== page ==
Japan's shift to right reminds many of war
An Aug. 15 observance of the end of WWII symbolizes what criticssay is a move toward an authoritarian past.
Japan's politicians have been busy lately, passing new laws designed to take the country into the 21st century. But for all the talk of a brave new future, history still casts a long shadow here over modern Japan.
Hundreds gathered at a shrine Sunday to mark Japan's World War II surrender. The event would go largely unremarked if it weren't for the politicians here, whose attendance angers Asian countries since the shrine honors Class A war criminals who colonized many of Japan's neighbors.
This year, the protests are taking on a sharper edge. After heavy criticism, one politician recently retracted his suggestion that the government take over the religious shrine to avoid church-state conflicts and facilitate politicians' visits.
For Japan's neighbors the proposal was one more sign of an increasing self-assertiveness that, for some, evokes memories of the country's wartime militarism. They also point to a slew of new laws that signal a shift to the political right.
The ruling coalition says it simply wants to move Japan forward. They say the US-drafted peace Constitution needs updating and that it's time to adopt the symbols and laws of a "normal" country.
But the neighbors are wary. Asians "are still nervous ... particularly about changes in the military or the separation of religion and state, given recent history here, says an Asian observer of Japan, who requested anonymity. "The concern is whether this normal country will be hijacked by not-so-normal forces."
In Japan, critics argue that the ruling Liberal Democratic Party (LDP), which heads a minority government, is acting without an adequate mandate from voters. The LDP is pushing the new laws through parliament with the help of two other parties. Critics complain that privacy rights are being violated and that Japan is returning to the authoritarian ways of the 1930s. The rising-sun flag and a hymn to the emperor that became legal symbols of the country last week are perhaps the most evocative examples.
While most people support the flag, the anthem provokes deep ambivalence. Sung in pre-war days, it venerates the emperor, who was a deity at the center of state Shinto, the militaristic prewar religion.
Other controversial laws giving the government greater power also were passed last week.
One assigns all Japanese an ID number, while the other legalizes wiretapping. Many Japanese who recall the wartime secret police and crackdowns on students and unions in the 1950s and '60s are uneasy about greater police powers. And in July, parliament voted to establish a panel that next year will discuss changes to the Constitution, a subject long considered taboo. Enacted in 1947, the document frustrates conservatives because of the limits it places on military activity.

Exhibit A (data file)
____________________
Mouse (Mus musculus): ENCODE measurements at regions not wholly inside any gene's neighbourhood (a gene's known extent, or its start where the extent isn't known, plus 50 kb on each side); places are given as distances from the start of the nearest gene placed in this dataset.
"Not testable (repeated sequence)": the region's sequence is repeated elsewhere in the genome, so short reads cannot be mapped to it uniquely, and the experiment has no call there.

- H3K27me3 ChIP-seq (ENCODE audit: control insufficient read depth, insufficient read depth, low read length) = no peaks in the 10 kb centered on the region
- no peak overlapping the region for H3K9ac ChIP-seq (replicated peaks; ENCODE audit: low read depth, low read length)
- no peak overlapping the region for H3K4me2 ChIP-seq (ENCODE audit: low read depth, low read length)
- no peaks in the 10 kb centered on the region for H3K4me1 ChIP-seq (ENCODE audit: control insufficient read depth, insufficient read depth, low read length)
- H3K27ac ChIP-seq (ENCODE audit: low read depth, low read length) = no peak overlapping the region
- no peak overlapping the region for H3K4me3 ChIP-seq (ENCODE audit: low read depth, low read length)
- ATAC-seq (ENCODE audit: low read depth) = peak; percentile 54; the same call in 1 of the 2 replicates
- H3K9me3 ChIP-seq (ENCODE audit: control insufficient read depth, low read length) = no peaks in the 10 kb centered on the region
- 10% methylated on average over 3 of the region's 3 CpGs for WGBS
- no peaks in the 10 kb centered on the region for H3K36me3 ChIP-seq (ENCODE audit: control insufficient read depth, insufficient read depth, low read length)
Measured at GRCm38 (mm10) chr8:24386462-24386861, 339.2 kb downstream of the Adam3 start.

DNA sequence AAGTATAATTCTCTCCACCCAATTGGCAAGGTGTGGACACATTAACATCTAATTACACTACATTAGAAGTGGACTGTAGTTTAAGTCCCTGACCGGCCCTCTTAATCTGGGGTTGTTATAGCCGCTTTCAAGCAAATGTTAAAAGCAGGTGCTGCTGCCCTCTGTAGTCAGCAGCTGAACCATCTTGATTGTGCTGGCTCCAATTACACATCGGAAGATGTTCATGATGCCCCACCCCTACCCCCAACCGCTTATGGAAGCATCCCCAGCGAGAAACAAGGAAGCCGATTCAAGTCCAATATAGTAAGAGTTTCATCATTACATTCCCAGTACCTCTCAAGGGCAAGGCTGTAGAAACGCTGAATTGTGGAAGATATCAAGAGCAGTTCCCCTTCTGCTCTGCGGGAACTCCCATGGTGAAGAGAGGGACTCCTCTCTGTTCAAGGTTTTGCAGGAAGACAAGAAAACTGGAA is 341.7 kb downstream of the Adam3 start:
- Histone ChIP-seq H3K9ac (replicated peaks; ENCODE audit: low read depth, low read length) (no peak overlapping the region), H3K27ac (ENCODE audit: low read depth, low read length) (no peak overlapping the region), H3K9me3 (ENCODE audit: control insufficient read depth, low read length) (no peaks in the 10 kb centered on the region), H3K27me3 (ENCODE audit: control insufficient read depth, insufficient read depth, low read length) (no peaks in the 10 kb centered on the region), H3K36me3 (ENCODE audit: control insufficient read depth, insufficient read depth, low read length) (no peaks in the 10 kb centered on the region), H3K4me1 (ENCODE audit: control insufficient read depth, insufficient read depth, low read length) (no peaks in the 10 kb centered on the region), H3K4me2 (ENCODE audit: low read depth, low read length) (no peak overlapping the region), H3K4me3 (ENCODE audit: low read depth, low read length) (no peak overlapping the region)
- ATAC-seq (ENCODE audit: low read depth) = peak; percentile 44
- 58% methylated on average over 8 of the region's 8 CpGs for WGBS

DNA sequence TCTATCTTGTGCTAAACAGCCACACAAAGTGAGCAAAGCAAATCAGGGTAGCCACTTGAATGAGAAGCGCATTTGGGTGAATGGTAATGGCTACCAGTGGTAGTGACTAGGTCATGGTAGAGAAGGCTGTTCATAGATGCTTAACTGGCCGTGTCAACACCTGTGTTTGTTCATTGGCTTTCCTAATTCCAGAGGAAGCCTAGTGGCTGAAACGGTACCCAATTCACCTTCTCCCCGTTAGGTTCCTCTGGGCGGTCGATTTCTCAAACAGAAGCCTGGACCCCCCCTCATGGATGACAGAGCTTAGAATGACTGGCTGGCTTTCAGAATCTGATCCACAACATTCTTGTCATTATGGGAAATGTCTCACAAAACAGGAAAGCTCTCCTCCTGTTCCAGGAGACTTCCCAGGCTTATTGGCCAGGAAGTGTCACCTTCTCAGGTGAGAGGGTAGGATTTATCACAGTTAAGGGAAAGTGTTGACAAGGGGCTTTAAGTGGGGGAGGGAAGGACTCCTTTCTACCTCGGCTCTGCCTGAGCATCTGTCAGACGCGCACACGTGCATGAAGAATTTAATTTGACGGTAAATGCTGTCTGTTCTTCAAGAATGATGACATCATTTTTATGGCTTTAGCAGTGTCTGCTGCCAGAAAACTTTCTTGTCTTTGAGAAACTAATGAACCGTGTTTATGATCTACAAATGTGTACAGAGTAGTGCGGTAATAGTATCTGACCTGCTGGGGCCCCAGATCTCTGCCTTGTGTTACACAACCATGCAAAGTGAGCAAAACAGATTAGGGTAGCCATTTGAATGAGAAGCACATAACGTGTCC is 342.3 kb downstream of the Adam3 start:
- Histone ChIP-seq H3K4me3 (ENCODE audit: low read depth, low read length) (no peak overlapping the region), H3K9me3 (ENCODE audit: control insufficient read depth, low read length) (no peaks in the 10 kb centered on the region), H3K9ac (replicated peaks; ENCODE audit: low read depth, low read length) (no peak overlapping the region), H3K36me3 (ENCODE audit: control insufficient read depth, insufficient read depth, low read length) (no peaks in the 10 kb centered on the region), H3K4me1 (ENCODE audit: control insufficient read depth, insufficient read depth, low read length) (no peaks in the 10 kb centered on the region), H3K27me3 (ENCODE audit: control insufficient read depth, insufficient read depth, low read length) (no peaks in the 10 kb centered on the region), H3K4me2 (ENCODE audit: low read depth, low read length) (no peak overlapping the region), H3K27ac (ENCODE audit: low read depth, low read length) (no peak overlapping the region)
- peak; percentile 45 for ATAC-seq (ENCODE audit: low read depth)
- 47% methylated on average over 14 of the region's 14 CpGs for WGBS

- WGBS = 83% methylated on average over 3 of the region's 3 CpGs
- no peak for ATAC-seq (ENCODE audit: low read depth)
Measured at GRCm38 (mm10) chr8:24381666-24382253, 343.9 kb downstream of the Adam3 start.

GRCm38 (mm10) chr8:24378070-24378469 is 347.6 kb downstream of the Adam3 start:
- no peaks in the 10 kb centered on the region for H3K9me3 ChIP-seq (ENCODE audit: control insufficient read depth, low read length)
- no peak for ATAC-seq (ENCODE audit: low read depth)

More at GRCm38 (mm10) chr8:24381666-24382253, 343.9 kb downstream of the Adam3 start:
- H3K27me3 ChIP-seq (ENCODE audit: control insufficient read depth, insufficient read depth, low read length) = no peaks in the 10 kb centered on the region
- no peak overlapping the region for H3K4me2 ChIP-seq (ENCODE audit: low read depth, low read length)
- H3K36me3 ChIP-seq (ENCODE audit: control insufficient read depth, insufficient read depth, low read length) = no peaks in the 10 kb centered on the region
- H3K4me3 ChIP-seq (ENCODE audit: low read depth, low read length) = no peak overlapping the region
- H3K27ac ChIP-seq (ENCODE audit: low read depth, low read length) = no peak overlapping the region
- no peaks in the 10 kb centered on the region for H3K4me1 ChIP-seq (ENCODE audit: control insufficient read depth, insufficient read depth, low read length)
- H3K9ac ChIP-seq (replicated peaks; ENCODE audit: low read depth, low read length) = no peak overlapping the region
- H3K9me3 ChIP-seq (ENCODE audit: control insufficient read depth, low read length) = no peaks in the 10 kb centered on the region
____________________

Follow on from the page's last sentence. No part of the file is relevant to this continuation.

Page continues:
Ichiro Ozawa, head of the rightist Liberal Party, recently wrote about his vision for a new charter. Declaring that a Constitution made under threat and confinement is legally invalid, he calls for an expanded military role and the restriction of individual rights, among other things.
Even without constitutional change, Japan has been expanding its military activities with quiet self-assurance. It recently conducted its first war games with South Korea. A new agreement with the US gives its defense forces a greater overseas role, and Japan is building its own defense satellite.
For those wary of latent militarism, all this activity bodes ill. "It's a return to the 1930s," says Kenichi Asano, a professor at Kyoto's Doshisha University and well-known human rights activist.
Others say history can't repeat itself. "One big check on any danger is that Japan is surrounded by countries that are highly suspicious of it," says Tokyo-based political analyst John Neuffer. "There will always be people in the region to apply brakes on Japan."
But some politicians say the new laws reflect changes in the country, as the society ages and grows more conservative. The rise of a post-war generation is another factor, says parliamentarian Isamu Ueda. Unshaped by war, they lack their predecessors' "allergy toward anything to do with militarism and totalitarianism," he adds.
But perhaps a more significant change is the recent decline in Japan's fortunes. After riding high in the 1980s, Japan has since been buffeted by recession, bureaucratic and financial scandals, and most recently, the threat of North Korean missiles. Many Japanese say the country has lost its sense of direction and this uncertainty makes strong leadership and national symbols comforting.
(c) Copyright 1999. The Christian Science Publishing Society